Bike lane on Kingsway proposed by residents

Some residents of East Vancouver’s Norquay Village neighbourhood are suggesting that a bike lane be installed on their portion of Kingsway.

“What community members have said is that a lot of the bikers are using the sidewalk because they feel it’s too dangerous riding on the road,” resident Larry Deschner told the Straight in a phone interview.

Deschner is a member of a local volunteer group that’s monitoring the ongoing planning process by city staff for Norquay, an area centred on Kingsway between Gladstone and Killarney streets.

City planners are pushing for more residential and commercial density in the predominantly single-family-residential neighbourhood.

“What they’re looking at doing is increasing the height of the buildings along Kingsway to six storeys instead of four, and then getting a setback so the sidewalks are wider,” Deschner said. “When they do that, we’re asking them to put in a bike lane between the sidewalk and the street. So”¦it’s still three lanes clear for traffic. But we’re hoping to get a bike lane with that extra sidewalk space.”

City staff will meet with residents about the Norquay Village plan from 6:30 to 8 p.m. today (October 7) in the community room of the Vancouver Public Library’s Renfrew branch (2969 East 22nd Avenue).

Asked if six-storey buildings are acceptable to Norquay residents, Deschner said, “Some people like four. This is where we’re debating. Some like six. So that’s something in the air. That’s what we’re hoping to get talked about more at this meeting.”

Deschner’s group has drawn up a list of recommendations regarding the Norquay planning process. The list was one of three documents included with the group’s October 4 letter to Mayor Gregor Robertson and city council.

In addition to a Kingsway bike lane, one of the group’s proposals involves setting up off-road bike paths with “complete connectivity throughout the network in Norquay”. These include a bike path through the Renfrew Ravine that would connect the bikeway on East 38th Avenue to the region-spanning Central Valley Greenway.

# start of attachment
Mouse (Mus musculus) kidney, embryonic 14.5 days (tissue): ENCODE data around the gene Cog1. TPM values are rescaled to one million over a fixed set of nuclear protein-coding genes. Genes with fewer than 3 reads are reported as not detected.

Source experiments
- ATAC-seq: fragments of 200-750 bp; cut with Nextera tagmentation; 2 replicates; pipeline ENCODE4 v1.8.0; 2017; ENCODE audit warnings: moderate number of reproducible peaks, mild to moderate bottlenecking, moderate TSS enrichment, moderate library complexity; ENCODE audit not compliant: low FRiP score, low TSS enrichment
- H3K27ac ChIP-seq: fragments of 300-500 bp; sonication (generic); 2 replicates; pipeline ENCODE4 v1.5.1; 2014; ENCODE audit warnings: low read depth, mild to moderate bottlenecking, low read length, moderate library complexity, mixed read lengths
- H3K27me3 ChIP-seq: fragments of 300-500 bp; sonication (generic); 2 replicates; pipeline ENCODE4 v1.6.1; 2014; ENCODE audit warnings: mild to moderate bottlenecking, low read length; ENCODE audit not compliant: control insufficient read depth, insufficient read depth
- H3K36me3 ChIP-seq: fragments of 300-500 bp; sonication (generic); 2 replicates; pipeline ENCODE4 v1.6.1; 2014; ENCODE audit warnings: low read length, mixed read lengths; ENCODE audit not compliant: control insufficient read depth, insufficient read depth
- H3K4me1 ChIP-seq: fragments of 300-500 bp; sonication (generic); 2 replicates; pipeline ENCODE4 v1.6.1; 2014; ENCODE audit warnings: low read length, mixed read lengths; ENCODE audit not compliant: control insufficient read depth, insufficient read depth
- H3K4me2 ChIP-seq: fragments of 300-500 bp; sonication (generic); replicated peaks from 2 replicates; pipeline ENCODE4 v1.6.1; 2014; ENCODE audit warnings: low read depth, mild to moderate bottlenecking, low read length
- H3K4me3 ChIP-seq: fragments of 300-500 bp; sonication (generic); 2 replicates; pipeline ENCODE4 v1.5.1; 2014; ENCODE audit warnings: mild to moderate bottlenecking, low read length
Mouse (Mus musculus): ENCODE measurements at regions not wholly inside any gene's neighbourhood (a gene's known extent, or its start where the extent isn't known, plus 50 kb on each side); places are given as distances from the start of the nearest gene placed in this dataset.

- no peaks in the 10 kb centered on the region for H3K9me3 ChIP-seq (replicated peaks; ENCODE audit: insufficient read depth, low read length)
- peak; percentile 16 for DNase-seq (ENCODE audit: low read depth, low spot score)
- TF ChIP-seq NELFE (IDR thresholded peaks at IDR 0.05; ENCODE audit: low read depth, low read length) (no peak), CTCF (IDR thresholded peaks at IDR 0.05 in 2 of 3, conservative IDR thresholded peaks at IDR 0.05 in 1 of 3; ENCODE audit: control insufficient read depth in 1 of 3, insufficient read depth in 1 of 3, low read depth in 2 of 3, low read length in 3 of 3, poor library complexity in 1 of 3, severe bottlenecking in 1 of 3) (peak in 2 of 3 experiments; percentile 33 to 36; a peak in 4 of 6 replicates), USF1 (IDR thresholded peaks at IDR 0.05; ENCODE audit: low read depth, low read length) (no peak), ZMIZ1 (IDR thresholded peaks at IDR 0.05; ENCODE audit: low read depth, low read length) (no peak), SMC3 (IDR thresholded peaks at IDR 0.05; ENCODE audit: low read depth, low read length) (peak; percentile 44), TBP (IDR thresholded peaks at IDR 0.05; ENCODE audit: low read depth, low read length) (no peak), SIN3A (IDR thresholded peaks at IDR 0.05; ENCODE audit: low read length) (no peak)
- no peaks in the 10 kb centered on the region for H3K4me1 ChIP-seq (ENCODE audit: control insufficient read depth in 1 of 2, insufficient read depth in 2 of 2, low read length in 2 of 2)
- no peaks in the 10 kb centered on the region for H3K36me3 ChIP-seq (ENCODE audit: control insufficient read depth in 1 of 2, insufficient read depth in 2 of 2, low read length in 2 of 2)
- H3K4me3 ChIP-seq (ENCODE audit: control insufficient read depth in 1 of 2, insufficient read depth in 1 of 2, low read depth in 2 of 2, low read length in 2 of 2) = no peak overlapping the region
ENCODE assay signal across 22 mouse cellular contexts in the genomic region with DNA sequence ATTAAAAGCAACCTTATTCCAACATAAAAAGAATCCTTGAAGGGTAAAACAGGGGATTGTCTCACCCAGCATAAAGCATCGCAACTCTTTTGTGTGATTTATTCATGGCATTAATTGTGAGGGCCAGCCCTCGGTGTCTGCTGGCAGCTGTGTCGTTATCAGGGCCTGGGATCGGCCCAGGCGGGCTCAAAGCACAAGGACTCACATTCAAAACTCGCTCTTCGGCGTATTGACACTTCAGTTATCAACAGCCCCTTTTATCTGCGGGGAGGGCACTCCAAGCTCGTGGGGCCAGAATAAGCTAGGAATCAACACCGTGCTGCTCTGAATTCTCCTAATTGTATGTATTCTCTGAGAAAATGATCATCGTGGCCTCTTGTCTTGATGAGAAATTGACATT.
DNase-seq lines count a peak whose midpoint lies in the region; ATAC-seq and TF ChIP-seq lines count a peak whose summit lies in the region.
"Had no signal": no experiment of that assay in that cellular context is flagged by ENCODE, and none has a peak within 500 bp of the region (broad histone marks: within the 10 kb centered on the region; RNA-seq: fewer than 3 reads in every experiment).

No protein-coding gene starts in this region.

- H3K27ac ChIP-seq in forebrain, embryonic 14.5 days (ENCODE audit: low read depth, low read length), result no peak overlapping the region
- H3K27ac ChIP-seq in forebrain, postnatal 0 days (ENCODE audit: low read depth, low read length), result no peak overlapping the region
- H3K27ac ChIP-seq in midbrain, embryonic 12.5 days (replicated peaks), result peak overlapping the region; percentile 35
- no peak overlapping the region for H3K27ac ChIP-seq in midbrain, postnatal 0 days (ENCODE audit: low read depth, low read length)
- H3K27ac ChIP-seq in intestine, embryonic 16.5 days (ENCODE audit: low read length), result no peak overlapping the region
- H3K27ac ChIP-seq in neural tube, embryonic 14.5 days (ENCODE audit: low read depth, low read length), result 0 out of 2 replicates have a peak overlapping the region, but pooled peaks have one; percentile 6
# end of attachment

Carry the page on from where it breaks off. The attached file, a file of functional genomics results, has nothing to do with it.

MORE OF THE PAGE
City planning director Brent Toderian didn’t make himself available for an interview with the Straight before deadline.

Comments

8 Comments

David Emerscam

Oct 7, 2010 at 9:38am

Great idea!

e.a.f.

Oct 7, 2010 at 1:55pm

yes, Kingsway is a dangerous place to ride a bike but given the amount of traffic on it the loss of a lane will not help. I would suggest the bike lane be created in a lane behind Kingsway or one street over.

Migzy

Oct 7, 2010 at 6:48pm

@eaf I think you missed this part:

“What they’re looking at doing is increasing the height of the buildings along Kingsway to six storeys instead of four, and then getting a setback so the sidewalks are wider,” Deschner said. “When they do that, we’re asking them to put in a bike lane between the sidewalk and the street. So”¦it’s still three lanes clear for traffic. But we’re hoping to get a bike lane with that extra sidewalk space.”

Basically what they are proposing, is build taller buildings and in the process have those buildings further back from the street, in essence making the sidewalk space wider, thus providing room for a bike lane without affecting road width.

6 9Rating: -3

gnome

Oct 8, 2010 at 9:42am

I agree lane ways are an underutilized waste of space at the moment some of them are excellent bike paths but traffic MUST be controlled at crossings or bikes will not use them.

Bikers you might want to start mapping usable back alleys and passing on the info to your local councils.

Ken Simpson

Oct 8, 2010 at 1:17pm

@eaf it's not possible to create a bike lane one street over or behind Kingsway, because Kingsway is a diagonal highway that cuts across the city. I think this is a great idea considering a) how dangerous it is to ride your bike on Kingsway, hemmed in by car doors and traffic, and b) how the new development will open up more sidewalk space that could be used for bikes.

Taxpayer

Oct 8, 2010 at 1:17pm

Bike lanes on Kingsway were promised in the 1999 Bicycle Plan and still they have not been implemented. It is about time they got around to it.

0 0Rating: 0

Yuriy

Oct 8, 2010 at 3:44pm

If people request them (and they are the ones paying taxes for them) then that is an amazing idea. Also, connecting those lanes to the rest of the network of bike lanes is essential. I might even cycle down there from downtown instead of driving.

0 0Rating: 0

john bacon

Oct 9, 2010 at 1:50pm

why put extra bike lanes in when idiot bikers still use the sidewalk and jeopardize the safety of pedestrians.
Bikes should have mandatory insurance to ensure that any accidents caused by bicyclists are covered. Be it damage to other vehicles or injuries of pedestrians
Stop spending my tax dollars on idiocy and start enforcing the laws that already exist.